What do a bakery and a web browser have in common? Both have cookies—but, what are browser cookies, and what do they do? Let’s take a few moments to explore the concept of the browser cookie and what their function is.
A browser cookie is quite simply a text file that your computer uses as a kind of identification as it connects to a network, nowadays most associated with the Internet. HTTP cookies help to differentiate between users and make each of their browsing experiences the best they can be.
To accomplish this, HTTP/browser/Internet cookies enable your browser to track and save data about each user’s browsing sessions—jargon for the time spent on each website. Whenever you visit a website for the first time, the server that hosts the website’s data shares information with your browser that is recorded in a cookie on the browser. The next time you visit that website, the cookie tells the website what information to show you from your past sessions.
This is how websites are able to remember that a user has logged in after the browser is closed, or keep track of items that have been added to a shopping cart. In fact, cookies are responsible for allowing the “back” button to work on your browser.
Okay, to this point, we’ve primarily discussed first-party cookies, or those that the websites you visit create directly. So long as you’re browsing safely, these cookies will generally be safe to collect.
However, there are also third-party cookies, those that come from another website than the one you’re visiting. These are frequently spread through advertisements to help track a user’s surfing patterns.
Session cookies are those that only last as long as a user is on a website, and marketing cookies are those that help shape the ads that a user sees based on their browsing history—they’re the reason that you might keep seeing ads for a tortilla press after looking up recipes for homemade tortillas.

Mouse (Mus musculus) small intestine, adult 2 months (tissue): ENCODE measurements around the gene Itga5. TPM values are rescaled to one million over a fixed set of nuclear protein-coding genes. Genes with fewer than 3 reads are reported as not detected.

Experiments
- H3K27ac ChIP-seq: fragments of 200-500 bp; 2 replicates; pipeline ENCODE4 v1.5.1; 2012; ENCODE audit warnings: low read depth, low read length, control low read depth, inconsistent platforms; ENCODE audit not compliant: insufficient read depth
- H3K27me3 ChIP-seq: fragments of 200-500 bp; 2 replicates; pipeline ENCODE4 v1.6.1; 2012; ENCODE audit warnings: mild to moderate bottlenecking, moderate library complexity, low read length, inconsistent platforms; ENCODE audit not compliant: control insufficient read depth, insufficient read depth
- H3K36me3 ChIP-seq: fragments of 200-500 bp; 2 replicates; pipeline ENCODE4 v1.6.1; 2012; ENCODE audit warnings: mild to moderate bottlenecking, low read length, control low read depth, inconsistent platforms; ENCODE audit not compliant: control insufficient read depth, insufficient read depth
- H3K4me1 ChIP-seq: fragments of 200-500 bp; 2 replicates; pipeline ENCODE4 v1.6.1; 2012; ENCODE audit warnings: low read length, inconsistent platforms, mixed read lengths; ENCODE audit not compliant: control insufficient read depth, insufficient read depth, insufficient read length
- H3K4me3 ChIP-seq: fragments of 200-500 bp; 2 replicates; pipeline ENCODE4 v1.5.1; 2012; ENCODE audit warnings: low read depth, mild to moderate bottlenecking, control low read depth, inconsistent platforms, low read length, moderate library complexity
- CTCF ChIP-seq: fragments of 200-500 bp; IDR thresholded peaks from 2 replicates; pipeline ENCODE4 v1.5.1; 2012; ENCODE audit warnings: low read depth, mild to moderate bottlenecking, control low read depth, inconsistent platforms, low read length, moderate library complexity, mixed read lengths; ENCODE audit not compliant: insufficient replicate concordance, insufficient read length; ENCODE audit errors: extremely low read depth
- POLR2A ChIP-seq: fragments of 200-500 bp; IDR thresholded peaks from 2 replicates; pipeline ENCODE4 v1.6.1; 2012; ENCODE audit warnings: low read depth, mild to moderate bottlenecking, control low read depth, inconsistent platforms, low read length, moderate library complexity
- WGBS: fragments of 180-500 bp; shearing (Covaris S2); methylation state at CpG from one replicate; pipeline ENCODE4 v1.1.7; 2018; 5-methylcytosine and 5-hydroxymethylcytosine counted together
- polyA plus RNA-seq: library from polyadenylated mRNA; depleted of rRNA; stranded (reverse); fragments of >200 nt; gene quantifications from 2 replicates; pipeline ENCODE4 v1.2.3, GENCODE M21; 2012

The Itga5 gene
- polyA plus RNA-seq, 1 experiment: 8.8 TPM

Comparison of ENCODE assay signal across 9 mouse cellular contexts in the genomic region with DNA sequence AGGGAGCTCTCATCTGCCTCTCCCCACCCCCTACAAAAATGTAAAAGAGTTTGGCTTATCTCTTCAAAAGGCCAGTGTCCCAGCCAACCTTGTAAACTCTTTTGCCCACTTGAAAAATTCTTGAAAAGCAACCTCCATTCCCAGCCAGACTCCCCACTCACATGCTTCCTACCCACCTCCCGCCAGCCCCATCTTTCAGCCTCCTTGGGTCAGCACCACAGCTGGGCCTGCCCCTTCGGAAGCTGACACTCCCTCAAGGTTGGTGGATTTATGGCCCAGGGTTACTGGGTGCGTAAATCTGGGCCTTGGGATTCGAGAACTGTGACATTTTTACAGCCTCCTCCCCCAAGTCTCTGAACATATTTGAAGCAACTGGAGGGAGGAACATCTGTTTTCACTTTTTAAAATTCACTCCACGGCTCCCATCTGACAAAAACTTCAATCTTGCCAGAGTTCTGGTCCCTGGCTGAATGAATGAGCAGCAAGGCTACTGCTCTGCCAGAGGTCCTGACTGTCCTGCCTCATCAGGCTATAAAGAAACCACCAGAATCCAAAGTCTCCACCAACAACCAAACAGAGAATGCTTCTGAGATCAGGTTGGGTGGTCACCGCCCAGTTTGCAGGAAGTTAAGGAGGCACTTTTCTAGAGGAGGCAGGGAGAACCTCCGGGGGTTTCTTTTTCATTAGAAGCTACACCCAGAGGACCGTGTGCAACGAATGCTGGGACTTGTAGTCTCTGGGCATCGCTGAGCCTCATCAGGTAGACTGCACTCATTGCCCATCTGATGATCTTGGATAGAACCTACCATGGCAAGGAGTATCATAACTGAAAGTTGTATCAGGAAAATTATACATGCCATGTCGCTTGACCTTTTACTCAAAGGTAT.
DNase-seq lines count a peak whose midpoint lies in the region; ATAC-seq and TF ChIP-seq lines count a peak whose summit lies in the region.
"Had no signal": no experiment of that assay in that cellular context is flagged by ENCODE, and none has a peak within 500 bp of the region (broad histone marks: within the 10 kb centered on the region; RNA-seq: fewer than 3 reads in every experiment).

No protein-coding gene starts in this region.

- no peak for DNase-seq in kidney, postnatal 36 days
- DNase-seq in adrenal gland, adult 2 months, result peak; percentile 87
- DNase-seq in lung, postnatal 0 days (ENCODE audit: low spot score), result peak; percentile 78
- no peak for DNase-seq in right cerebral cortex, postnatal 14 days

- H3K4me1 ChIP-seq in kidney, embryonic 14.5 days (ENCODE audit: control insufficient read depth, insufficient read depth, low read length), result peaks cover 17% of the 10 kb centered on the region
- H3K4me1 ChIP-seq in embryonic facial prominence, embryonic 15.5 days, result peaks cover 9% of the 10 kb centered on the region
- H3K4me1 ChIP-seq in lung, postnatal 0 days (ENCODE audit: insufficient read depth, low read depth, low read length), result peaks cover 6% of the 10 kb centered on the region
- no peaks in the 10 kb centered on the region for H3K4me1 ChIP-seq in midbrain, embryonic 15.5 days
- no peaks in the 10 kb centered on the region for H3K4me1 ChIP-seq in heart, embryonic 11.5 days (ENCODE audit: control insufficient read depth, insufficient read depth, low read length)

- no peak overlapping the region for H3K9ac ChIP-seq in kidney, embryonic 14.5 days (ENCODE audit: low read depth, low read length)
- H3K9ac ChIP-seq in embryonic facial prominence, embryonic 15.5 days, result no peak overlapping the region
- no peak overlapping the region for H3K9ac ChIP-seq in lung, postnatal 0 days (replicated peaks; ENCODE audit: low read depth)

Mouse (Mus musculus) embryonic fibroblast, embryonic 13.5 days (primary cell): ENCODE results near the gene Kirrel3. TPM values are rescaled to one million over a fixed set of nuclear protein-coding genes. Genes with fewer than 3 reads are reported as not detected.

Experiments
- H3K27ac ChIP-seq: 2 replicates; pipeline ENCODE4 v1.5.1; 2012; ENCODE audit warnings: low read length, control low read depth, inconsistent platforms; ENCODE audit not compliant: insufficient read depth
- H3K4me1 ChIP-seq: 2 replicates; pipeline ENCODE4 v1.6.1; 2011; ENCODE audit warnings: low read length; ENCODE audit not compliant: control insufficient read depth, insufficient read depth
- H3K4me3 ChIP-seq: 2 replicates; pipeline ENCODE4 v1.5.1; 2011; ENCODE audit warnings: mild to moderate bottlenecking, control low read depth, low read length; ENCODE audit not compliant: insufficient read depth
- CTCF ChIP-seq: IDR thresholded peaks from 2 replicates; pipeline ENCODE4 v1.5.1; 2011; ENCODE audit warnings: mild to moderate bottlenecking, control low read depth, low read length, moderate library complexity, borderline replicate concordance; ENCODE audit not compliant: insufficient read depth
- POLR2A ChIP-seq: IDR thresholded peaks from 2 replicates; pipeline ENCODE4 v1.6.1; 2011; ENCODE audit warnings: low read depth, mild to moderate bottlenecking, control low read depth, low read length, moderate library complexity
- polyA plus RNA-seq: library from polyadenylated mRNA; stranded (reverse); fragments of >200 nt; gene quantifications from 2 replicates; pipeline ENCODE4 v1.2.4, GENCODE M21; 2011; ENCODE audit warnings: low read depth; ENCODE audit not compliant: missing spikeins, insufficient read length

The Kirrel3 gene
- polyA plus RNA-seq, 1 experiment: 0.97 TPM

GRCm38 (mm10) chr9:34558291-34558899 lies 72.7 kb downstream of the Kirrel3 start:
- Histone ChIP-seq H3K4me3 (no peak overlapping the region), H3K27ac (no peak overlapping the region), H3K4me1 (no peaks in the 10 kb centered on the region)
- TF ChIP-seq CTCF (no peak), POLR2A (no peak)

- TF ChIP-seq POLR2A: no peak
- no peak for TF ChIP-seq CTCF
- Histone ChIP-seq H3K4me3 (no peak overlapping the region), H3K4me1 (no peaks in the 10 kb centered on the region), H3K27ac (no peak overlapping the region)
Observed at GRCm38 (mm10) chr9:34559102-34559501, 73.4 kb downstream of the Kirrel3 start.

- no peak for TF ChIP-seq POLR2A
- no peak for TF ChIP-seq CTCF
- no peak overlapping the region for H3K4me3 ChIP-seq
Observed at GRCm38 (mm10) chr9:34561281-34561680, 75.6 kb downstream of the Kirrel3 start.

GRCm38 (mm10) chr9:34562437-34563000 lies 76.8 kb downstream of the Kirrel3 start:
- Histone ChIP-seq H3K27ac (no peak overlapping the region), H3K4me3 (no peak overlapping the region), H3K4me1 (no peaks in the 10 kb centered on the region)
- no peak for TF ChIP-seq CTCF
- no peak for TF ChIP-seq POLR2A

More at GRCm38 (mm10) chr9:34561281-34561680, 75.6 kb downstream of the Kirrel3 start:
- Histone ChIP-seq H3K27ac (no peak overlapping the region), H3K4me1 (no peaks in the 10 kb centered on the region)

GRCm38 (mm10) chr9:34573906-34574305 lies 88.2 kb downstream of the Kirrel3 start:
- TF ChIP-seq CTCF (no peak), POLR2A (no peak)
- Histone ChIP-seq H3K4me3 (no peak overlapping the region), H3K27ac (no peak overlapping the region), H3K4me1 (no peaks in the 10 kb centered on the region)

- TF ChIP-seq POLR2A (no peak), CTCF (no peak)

Other cookies include performance/analytical cookies, which give those who run websites the metrics they need to improve them. These metrics include things like the length of time spent on a website, the levels of activity different parts of the website see, and if visitors manage to find what they are looking for.
Generally speaking, a business should only enable the minimal cookies needed to function. Otherwise, more data may be shared than you are comfortable with, and you might be exposing your data to threats. Fortunately, most cookies are relatively simple to remove if need be.
Access the three-dot menu, and from there, Settings. Under Privacy and security, click Clear browsing data and proceed to Advanced. Once you’ve selected a time period, select Clear data.
Select Settings, and then Privacy and services. You’ll see a section labeled Clear browsing data, where you can Choose what to clear. You’ll be prompted to select the time range to clear data from, which you can accomplish by clicking Clear now.
Click on Options, and then on Privacy & Security. You’ll see Cookies and Site Data, and the option to Clear Data.
As always, Aniar IT Services is here to assist you with all aspects of your technology. Find out how else we can assist you by giving us a call at 094 90 48200 and asking us about our IT support and consulting services.
About the author
Michael is the CTO at Aniar IT Services and has been working in IT for over 20 years.
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